31 May 2022: A growing number of renewable energy customers face vulnerability in an evolving energy market without urgent reform of external dispute resolution (EDR) models.
A new report from the Energy & Water Ombudsman NSW (EWON) reveals widening gaps in consumer protections for customers who rely on renewable energy, even though uptake of technologies like solar panels and batteries are increasing.
Since 2018, solar issues have featured in more than 10% of quarterly electricity complaints to EWON. This reflects the growing number of customers across diverse ages, cultural backgrounds, and employment status who can now generate, store, and trade electricity in their home or business.
But consumer protections need to be co-designed in tandem with rapid technological innovations. While the National Energy Consumer Framework (NECF) guarantees affordable energy access for all Australians, specific protections for solar customers are fractured and far from comprehensive.
“With energy prices rising, strong protections that apply equally to all energy customers are more crucial than ever,” says Janine Young, Energy & Water Ombudsman NSW.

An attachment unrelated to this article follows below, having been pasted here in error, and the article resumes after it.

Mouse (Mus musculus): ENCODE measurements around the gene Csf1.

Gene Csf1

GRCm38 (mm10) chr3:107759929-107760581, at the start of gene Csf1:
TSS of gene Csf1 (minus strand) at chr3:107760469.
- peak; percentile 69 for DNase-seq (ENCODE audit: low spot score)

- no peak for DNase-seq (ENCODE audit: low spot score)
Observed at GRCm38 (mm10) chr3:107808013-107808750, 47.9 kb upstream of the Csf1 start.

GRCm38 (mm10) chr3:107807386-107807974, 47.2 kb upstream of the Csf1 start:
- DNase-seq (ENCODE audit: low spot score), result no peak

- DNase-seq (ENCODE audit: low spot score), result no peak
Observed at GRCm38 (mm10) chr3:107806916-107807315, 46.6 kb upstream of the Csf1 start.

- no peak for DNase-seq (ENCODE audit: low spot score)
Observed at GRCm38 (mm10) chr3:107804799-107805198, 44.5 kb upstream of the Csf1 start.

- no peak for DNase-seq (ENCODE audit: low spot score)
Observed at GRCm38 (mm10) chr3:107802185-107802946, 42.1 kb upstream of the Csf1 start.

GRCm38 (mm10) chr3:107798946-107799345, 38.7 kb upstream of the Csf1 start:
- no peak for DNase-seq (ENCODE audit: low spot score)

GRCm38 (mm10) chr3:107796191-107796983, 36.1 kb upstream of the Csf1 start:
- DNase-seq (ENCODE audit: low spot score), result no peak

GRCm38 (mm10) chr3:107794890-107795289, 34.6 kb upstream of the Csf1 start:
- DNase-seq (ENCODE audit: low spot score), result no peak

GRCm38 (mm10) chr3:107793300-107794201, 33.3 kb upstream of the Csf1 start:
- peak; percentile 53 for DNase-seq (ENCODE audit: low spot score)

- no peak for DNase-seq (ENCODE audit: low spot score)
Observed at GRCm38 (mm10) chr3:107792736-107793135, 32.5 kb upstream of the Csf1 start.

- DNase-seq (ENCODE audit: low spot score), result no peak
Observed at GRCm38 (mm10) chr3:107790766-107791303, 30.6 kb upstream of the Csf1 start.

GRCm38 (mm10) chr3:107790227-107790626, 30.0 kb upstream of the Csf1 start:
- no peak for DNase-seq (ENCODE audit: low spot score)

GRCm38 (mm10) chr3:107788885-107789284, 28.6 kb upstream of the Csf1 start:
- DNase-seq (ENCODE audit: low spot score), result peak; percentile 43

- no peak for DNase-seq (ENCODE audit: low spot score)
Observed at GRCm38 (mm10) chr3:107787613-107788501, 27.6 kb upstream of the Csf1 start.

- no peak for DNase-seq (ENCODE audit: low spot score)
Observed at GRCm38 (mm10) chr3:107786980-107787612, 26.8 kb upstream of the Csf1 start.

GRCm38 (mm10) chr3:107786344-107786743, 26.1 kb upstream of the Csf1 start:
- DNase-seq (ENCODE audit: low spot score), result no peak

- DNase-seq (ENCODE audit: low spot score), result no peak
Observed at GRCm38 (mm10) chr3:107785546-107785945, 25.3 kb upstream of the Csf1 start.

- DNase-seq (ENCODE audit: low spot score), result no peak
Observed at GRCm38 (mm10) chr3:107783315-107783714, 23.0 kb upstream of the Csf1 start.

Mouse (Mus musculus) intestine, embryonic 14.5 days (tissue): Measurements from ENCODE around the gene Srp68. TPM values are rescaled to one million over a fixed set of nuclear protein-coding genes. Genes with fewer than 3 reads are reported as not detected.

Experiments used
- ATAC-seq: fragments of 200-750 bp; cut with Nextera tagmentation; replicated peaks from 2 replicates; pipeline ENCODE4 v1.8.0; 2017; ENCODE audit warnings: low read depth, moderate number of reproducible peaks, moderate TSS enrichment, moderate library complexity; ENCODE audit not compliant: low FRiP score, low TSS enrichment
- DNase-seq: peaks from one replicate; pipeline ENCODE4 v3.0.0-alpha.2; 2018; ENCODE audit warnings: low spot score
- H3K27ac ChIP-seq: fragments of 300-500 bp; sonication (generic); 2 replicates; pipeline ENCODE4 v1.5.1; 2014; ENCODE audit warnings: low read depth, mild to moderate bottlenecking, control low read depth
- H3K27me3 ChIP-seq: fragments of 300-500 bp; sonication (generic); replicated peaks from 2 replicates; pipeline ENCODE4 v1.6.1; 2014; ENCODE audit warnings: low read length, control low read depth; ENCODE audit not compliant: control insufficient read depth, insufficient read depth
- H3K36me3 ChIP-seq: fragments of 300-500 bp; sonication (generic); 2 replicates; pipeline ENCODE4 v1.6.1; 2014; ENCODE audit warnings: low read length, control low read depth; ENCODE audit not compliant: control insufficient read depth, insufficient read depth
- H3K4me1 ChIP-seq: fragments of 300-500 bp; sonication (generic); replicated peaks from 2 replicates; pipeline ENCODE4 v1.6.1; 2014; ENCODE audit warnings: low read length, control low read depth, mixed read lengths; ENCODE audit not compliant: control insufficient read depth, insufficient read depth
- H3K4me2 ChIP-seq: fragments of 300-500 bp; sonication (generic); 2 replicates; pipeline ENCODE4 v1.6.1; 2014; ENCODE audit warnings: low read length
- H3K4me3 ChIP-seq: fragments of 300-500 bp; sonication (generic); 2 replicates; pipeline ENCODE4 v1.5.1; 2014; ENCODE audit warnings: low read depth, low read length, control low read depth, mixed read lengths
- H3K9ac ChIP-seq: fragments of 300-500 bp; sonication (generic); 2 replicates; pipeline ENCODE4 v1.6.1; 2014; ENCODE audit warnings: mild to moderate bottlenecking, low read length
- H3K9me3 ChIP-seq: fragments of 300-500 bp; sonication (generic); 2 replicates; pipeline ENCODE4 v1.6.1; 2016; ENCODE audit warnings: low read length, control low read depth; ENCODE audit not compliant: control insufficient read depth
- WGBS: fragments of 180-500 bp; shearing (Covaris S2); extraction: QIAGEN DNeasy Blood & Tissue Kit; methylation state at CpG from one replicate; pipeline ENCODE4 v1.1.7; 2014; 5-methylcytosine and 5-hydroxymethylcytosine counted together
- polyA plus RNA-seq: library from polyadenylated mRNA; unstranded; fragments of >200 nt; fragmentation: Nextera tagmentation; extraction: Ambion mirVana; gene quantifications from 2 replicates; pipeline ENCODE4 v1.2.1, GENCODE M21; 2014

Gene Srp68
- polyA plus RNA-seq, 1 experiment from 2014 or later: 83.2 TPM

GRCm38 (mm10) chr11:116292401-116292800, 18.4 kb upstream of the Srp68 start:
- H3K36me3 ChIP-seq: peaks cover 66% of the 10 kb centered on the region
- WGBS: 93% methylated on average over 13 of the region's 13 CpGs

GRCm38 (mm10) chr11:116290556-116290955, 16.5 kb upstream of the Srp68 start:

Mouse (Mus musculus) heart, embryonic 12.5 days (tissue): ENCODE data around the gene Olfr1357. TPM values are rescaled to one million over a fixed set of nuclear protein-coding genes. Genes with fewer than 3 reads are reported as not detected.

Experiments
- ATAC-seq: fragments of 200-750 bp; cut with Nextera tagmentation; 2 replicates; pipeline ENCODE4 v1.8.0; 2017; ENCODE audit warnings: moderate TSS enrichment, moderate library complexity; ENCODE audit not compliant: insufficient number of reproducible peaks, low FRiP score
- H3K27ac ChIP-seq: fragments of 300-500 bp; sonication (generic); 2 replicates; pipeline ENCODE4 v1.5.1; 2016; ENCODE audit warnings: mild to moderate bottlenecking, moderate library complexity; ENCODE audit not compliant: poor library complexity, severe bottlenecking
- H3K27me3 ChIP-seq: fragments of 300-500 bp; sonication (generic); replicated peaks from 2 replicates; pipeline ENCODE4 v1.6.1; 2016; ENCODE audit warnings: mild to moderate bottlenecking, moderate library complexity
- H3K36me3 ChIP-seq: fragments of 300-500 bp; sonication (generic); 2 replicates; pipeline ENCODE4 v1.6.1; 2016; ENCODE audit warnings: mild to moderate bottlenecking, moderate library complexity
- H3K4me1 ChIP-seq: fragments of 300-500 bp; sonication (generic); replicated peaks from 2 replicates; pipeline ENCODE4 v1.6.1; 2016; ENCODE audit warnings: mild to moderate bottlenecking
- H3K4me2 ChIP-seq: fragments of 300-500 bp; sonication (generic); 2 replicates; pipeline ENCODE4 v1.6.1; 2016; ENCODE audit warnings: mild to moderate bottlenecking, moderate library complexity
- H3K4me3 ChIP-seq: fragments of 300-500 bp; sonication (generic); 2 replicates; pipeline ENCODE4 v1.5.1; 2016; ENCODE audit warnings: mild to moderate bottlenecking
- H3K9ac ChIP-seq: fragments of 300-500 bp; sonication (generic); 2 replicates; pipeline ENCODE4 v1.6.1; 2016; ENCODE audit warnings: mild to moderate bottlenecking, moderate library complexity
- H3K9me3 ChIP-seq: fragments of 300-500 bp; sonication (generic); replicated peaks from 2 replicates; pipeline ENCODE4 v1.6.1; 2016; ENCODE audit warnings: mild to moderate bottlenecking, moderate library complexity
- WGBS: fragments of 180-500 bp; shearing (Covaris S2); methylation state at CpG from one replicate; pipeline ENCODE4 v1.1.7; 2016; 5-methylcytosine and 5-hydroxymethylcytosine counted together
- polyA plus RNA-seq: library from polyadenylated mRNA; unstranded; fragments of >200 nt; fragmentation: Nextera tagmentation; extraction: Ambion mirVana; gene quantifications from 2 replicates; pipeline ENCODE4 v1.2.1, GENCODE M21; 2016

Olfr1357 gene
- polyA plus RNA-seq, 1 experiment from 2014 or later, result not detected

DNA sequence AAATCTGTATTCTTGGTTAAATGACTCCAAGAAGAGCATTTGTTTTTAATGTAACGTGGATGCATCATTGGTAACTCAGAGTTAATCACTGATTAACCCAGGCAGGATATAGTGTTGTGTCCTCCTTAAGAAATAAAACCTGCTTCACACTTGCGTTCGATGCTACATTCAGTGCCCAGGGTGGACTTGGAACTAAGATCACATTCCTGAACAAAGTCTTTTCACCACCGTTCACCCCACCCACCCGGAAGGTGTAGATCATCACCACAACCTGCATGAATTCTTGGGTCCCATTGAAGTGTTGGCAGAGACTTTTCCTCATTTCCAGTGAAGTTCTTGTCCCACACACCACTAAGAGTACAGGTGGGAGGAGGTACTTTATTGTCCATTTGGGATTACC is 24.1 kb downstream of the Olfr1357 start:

“Most complaints about solar fall beyond the scope of NECF protections and customers are often unable to access free and fair schemes such as EWON. Instead, they are left to navigate a complex and confusing external dispute resolution journey when things go wrong.”
Customers who enter third party solar arrangements like Solar Power Purchase Agreements (SPPAs) or who store and trade energy through Virtual Power Plants (VPPs) are particularly vulnerable, often dealing with multiple service providers, consumer frameworks, and EDR mechanisms to resolve a single complaint.
“This process is increasingly convoluted and unclear and can lead to ‘complaint fatigue’ amongst customers. For some, it can be a deterrent to making a complaint at all,” says Ms Young.
“Collaboration between governments, regulators, and stakeholders like EWON is essential to prevent a two-tier energy market which protects some customers and not others”.
Read the full report including case studies here.
For queries about policy issues raised in the report, please contact Policy Manager Rory Campbell. To request an interview with the Ombudsman please email Patricia Arcilla, Communications Officer or call 0401 923 644.